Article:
Described by Georges Sadoul in his book French Film (1953) as "an honest craftsman, capable of good work and worthy of his international reputation", Jean Delannoy was the last surviving and last active member of the directing triumvirate of Claude Autant-Lara, Christian-Jaque and himself, who between them were responsible for much of what constituted the "Tradition of Quality" in postwar French cinema.
Incensed at the enormous popularity their sumptuous literary adaptations enjoyed with the cinema-going public, the bright young things of the nouvelle vague dismissed their films as "le cinéma de Papa"; and as the most austerely high-minded of the three, Delannoy attracted the most odium in the pages of Cahiers du Cinéma. In his seminal polemic "Une certaine tendance du Cinéma Française" in the edition of January 1954, François Truffaut sneered that Delannoy "sees himself as a mystical moralist. But the petty meanness of Garçon Sauvage, the shabbiness of La Minute de Vérité, the insignificance of La Route Napoléon show rather clearly the intermittent character of that vocation."
In Truffaut's own cinematic calling card, the short Les Mistons (The Brats, 1957), a gang of kids destroy a poster for Delannoy's own drama of delinquent youth, Chiens perdus sans collier (The Little Rebels, 1955); while Jean-Luc Godard contemptuously declared of Delannoy that "going into the Billancourt studios briefcase in hand, you would have sworn he was going to an insurance office".
Descended from Huguenots, the son of a civil servant and a schoolteacher, the young Jean was educated in Lille and Paris and, while still at university, found employment as an actor in films, including Alexander Volkoff's Casanova (1927). During his military service he worked in the army film unit and in 1930 returned to the industry as chief editor at Paramount's French studios at Joinville. Graduating to direction, he made his first feature, Paris-Deauville, a low-budget comedy released in 1935. His one pre-war feature still recalled today is Macao, l'enfer du jeu (Gambling Hell, 1939), an exotic melodrama about gunrunners in the Far East with Erich von Stroheim.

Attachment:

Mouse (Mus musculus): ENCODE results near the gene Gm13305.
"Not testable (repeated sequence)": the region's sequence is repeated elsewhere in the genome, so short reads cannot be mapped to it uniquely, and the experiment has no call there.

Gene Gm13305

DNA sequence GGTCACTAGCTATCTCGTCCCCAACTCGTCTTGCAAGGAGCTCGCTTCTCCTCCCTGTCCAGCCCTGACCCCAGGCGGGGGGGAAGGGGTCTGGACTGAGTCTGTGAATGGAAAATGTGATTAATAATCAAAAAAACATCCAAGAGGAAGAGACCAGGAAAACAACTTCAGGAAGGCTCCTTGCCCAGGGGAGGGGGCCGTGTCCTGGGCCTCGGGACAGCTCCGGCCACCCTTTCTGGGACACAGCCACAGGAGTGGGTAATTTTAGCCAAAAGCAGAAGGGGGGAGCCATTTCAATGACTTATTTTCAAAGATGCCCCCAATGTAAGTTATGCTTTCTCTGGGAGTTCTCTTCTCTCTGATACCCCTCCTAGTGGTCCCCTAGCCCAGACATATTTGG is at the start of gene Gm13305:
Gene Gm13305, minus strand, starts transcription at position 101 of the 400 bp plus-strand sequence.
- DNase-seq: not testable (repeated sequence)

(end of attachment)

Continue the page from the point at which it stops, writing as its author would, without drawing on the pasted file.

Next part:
It was during the Occupation that Delannoy attained prominence with two enormously popular but contrasting films. Pontcarral, colonel d'empire (1942), despite being set during the Napoleonic era, was eagerly seized upon by French audiences for the contemporary resonances with the Vichy regime in its stress on the need to resist malign authority ("Under such a regime, sir, it is an honour to be condemned"). It was accorded the accolade by the writer Francis Courtade in Les Malédictions du Cinéma Français (1978) of being the sole authentic resistance film of the occupation (one of the military heads of the French Resistance even adopted the name Pontcarral as an alias).
On the other hand, L'Eternel retour (Love Eternal, 1943), from a script by Jean Cocteau – which transposed the legend of Tristan and Isolde to the present day as a vehicle for his lover Jean Marais – although lapped up by wartime French audiences, prompted an ambivalent response in post-war commentators such as Richard Winnington, who declared that "the pristine blondness and humourlessness of the two leading actors must, though, have made it a pleasure for the Nazis to give permission for the production as well as to view the picture".